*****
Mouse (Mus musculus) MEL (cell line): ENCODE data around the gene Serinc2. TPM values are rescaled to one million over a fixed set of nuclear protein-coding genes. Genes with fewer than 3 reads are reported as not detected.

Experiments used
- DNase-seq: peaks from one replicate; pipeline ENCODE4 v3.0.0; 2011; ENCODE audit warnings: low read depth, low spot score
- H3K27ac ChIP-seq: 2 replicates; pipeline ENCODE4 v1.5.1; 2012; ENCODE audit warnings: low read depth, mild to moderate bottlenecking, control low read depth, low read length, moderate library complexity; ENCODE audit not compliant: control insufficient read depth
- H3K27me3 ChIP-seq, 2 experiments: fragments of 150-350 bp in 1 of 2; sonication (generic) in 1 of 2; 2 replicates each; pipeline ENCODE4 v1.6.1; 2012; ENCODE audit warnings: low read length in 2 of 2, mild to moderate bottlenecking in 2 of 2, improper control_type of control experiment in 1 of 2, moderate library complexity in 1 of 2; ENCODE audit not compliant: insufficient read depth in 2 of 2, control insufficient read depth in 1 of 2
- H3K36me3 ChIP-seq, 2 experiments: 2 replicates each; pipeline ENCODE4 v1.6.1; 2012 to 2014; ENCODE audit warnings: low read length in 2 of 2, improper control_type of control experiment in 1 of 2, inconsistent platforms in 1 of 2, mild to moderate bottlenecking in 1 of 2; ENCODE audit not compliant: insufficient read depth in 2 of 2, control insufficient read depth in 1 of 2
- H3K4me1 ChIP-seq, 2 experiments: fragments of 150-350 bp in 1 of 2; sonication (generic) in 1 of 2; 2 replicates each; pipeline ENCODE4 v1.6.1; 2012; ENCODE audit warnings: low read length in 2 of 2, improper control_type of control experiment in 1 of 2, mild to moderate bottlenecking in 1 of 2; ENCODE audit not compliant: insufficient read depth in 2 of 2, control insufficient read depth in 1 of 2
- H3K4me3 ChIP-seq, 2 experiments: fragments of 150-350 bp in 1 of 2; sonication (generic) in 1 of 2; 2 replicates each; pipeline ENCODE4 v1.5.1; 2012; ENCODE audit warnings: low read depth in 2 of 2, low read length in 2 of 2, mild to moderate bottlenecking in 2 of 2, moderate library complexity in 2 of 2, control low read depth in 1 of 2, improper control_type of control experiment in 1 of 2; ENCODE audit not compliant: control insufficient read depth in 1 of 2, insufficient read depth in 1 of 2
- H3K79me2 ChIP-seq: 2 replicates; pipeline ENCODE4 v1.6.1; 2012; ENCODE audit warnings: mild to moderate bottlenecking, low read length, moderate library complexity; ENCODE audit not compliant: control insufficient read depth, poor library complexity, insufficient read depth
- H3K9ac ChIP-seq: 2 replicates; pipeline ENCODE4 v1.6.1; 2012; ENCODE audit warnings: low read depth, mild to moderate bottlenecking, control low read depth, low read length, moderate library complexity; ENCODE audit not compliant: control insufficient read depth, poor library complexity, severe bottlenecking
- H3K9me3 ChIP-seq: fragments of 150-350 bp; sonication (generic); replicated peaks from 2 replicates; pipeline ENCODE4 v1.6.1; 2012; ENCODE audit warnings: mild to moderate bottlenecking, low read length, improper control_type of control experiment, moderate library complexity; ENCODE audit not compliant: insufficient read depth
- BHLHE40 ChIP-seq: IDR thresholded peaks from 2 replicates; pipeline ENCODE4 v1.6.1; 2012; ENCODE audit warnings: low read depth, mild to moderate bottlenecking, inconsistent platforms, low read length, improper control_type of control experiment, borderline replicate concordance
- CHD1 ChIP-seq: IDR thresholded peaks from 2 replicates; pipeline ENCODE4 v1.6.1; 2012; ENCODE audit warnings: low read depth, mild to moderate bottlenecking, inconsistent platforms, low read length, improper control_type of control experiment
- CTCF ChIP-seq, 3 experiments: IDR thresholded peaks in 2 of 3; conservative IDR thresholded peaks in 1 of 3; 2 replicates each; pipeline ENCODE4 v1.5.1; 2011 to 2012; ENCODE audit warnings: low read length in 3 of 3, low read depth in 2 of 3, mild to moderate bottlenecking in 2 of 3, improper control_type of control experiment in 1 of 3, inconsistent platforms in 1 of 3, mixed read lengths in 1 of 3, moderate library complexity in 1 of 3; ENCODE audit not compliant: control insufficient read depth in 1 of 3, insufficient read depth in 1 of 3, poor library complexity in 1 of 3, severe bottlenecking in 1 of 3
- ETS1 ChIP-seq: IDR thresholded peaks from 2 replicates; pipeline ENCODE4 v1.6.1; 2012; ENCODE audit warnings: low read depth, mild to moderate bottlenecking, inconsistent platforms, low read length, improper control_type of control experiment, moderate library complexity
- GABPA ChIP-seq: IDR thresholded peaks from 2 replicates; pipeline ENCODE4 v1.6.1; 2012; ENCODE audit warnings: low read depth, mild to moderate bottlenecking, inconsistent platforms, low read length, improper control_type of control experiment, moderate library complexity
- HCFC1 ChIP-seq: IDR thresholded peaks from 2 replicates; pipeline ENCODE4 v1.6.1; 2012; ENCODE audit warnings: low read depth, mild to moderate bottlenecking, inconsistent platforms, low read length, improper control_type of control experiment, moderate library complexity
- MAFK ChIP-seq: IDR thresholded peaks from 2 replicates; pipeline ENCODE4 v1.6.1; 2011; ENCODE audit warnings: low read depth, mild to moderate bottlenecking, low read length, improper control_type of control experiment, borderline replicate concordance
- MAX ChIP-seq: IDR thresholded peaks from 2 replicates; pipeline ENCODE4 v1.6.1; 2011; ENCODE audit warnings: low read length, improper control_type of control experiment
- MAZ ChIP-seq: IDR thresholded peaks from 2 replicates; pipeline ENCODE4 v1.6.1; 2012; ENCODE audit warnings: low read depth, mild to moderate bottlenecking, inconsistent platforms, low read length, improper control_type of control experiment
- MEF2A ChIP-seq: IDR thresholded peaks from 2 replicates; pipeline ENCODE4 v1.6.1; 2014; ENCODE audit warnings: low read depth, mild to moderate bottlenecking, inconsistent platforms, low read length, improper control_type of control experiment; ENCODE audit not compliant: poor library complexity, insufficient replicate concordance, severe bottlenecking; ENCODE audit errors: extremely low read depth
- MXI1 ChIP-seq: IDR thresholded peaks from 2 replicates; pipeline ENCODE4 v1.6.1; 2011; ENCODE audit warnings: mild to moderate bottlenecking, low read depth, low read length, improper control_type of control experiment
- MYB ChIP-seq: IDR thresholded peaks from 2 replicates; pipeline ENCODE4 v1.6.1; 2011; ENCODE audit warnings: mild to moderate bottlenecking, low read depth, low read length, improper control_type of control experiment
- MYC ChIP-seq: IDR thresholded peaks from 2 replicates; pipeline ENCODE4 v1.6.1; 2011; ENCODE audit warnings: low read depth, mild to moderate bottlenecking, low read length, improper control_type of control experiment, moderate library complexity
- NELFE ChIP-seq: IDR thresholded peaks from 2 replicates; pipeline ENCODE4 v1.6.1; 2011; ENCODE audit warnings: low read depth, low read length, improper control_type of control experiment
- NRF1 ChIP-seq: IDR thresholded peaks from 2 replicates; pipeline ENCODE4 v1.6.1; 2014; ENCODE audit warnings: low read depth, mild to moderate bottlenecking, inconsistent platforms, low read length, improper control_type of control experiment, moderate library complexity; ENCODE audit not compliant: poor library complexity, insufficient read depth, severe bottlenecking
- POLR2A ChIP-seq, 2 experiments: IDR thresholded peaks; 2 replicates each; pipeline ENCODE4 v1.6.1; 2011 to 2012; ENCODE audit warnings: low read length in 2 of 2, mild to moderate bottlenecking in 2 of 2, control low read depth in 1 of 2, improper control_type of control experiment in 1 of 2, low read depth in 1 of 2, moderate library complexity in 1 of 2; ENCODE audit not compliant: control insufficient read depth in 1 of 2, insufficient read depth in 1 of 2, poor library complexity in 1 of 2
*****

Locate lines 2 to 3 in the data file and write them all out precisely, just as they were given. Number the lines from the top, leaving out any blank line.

Experiments used
- DNase-seq: peaks from one replicate; pipeline ENCODE4 v3.0.0; 2011; ENCODE audit warnings: low read depth, low spot score